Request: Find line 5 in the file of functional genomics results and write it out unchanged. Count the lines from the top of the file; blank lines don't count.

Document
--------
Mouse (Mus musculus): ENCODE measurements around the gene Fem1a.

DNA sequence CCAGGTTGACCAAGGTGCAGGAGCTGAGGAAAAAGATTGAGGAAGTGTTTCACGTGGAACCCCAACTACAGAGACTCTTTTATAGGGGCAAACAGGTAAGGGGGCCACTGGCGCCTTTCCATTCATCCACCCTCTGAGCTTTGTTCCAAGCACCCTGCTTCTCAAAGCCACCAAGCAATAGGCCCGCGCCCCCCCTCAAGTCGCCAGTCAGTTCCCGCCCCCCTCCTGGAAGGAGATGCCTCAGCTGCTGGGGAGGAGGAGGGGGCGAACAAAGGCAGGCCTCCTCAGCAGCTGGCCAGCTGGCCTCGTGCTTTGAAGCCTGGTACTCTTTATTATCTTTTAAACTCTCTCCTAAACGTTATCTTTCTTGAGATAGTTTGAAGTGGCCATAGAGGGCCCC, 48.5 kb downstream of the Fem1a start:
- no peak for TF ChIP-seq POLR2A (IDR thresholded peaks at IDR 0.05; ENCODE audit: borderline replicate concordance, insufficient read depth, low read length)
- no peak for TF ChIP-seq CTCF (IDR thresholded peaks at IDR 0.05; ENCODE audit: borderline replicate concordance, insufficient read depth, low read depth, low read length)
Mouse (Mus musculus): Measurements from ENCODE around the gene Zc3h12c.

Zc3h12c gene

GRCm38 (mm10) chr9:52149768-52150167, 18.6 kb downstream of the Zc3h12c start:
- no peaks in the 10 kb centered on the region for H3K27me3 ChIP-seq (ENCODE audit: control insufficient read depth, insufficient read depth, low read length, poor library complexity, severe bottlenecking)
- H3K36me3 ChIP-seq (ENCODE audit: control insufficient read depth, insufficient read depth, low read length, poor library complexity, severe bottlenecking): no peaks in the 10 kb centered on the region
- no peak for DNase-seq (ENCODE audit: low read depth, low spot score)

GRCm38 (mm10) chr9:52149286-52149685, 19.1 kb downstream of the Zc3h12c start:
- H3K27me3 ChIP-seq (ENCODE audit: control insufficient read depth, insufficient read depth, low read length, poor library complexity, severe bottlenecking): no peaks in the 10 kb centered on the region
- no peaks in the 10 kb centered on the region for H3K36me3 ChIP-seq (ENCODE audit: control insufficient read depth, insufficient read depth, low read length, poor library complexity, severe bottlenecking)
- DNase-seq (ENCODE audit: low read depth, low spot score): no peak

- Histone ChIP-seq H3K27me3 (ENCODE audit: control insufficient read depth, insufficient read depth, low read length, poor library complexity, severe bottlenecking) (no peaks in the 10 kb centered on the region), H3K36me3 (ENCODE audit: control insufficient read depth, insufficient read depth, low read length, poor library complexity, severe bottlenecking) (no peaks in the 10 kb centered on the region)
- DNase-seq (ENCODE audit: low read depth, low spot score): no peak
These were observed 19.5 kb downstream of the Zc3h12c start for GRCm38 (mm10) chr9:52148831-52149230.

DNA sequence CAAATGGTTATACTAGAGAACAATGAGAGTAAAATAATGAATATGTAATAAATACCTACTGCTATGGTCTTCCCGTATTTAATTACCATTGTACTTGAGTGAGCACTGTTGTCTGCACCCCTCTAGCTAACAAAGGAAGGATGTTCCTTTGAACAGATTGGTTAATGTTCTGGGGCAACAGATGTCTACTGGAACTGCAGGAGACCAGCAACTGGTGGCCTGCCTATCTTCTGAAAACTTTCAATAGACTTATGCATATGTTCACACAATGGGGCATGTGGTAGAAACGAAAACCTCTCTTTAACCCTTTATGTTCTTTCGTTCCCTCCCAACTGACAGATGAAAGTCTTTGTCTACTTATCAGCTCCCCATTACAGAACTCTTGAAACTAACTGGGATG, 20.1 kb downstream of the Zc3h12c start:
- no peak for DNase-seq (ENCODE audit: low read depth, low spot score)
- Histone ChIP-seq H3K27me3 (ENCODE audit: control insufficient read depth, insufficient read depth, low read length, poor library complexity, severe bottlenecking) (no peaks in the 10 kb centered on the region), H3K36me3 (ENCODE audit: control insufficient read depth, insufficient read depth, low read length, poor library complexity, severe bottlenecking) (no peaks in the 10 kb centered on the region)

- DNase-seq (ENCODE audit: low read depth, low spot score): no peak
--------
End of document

Mouse (Mus musculus): Measurements from ENCODE around the gene Zc3h12c.